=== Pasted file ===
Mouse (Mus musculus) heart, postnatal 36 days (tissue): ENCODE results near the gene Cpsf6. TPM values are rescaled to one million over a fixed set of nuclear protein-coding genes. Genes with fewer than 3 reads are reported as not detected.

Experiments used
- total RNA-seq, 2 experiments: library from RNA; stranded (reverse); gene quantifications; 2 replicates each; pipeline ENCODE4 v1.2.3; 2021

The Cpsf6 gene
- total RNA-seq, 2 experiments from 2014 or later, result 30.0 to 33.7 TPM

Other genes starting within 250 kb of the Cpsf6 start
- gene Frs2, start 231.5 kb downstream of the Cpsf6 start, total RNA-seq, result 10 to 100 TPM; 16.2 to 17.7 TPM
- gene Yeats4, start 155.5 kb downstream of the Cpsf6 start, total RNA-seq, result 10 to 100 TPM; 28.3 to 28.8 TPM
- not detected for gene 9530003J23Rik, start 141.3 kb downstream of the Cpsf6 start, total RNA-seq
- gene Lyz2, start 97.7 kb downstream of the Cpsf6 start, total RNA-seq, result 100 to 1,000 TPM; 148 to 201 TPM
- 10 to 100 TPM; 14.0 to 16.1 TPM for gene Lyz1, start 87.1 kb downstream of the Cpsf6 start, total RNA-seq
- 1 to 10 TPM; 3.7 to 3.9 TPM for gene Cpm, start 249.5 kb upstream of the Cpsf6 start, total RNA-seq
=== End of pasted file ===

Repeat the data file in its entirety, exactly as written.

Mouse (Mus musculus) heart, postnatal 36 days (tissue): ENCODE results near the gene Cpsf6. TPM values are rescaled to one million over a fixed set of nuclear protein-coding genes. Genes with fewer than 3 reads are reported as not detected.

Experiments used
- total RNA-seq, 2 experiments: library from RNA; stranded (reverse); gene quantifications; 2 replicates each; pipeline ENCODE4 v1.2.3; 2021

The Cpsf6 gene
- total RNA-seq, 2 experiments from 2014 or later, result 30.0 to 33.7 TPM

Other genes starting within 250 kb of the Cpsf6 start
- gene Frs2, start 231.5 kb downstream of the Cpsf6 start, total RNA-seq, result 10 to 100 TPM; 16.2 to 17.7 TPM
- gene Yeats4, start 155.5 kb downstream of the Cpsf6 start, total RNA-seq, result 10 to 100 TPM; 28.3 to 28.8 TPM
- not detected for gene 9530003J23Rik, start 141.3 kb downstream of the Cpsf6 start, total RNA-seq
- gene Lyz2, start 97.7 kb downstream of the Cpsf6 start, total RNA-seq, result 100 to 1,000 TPM; 148 to 201 TPM
- 10 to 100 TPM; 14.0 to 16.1 TPM for gene Lyz1, start 87.1 kb downstream of the Cpsf6 start, total RNA-seq
- 1 to 10 TPM; 3.7 to 3.9 TPM for gene Cpm, start 249.5 kb upstream of the Cpsf6 start, total RNA-seq